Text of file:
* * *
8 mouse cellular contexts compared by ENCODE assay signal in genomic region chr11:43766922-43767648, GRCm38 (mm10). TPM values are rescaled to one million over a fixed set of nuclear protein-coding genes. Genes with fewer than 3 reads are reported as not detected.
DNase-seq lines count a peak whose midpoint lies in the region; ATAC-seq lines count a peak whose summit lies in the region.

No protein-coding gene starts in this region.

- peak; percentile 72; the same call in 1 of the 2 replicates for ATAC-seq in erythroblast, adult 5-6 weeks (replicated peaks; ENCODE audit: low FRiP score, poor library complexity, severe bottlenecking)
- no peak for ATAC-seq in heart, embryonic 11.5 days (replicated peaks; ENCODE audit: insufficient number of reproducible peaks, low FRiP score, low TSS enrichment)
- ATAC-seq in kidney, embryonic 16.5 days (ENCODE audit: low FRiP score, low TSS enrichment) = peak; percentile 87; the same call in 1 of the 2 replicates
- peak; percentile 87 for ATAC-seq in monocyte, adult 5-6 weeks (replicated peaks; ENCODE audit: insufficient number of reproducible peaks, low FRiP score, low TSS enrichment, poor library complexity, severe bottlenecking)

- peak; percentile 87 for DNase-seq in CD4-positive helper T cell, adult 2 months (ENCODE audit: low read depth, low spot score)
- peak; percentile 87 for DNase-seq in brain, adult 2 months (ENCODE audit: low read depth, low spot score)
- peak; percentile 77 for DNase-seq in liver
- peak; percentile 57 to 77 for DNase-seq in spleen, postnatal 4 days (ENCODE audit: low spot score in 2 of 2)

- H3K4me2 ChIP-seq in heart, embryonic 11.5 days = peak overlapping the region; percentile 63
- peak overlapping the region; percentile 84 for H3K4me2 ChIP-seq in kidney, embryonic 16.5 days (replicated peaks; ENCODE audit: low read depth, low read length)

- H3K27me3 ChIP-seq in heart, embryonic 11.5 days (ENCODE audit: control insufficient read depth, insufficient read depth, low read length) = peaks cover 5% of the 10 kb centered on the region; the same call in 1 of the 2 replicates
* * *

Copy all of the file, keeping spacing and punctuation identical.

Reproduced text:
8 mouse cellular contexts compared by ENCODE assay signal in genomic region chr11:43766922-43767648, GRCm38 (mm10). TPM values are rescaled to one million over a fixed set of nuclear protein-coding genes. Genes with fewer than 3 reads are reported as not detected.
DNase-seq lines count a peak whose midpoint lies in the region; ATAC-seq lines count a peak whose summit lies in the region.

No protein-coding gene starts in this region.

- peak; percentile 72; the same call in 1 of the 2 replicates for ATAC-seq in erythroblast, adult 5-6 weeks (replicated peaks; ENCODE audit: low FRiP score, poor library complexity, severe bottlenecking)
- no peak for ATAC-seq in heart, embryonic 11.5 days (replicated peaks; ENCODE audit: insufficient number of reproducible peaks, low FRiP score, low TSS enrichment)
- ATAC-seq in kidney, embryonic 16.5 days (ENCODE audit: low FRiP score, low TSS enrichment) = peak; percentile 87; the same call in 1 of the 2 replicates
- peak; percentile 87 for ATAC-seq in monocyte, adult 5-6 weeks (replicated peaks; ENCODE audit: insufficient number of reproducible peaks, low FRiP score, low TSS enrichment, poor library complexity, severe bottlenecking)

- peak; percentile 87 for DNase-seq in CD4-positive helper T cell, adult 2 months (ENCODE audit: low read depth, low spot score)
- peak; percentile 87 for DNase-seq in brain, adult 2 months (ENCODE audit: low read depth, low spot score)
- peak; percentile 77 for DNase-seq in liver
- peak; percentile 57 to 77 for DNase-seq in spleen, postnatal 4 days (ENCODE audit: low spot score in 2 of 2)

- H3K4me2 ChIP-seq in heart, embryonic 11.5 days = peak overlapping the region; percentile 63
- peak overlapping the region; percentile 84 for H3K4me2 ChIP-seq in kidney, embryonic 16.5 days (replicated peaks; ENCODE audit: low read depth, low read length)

- H3K27me3 ChIP-seq in heart, embryonic 11.5 days (ENCODE audit: control insufficient read depth, insufficient read depth, low read length) = peaks cover 5% of the 10 kb centered on the region; the same call in 1 of the 2 replicates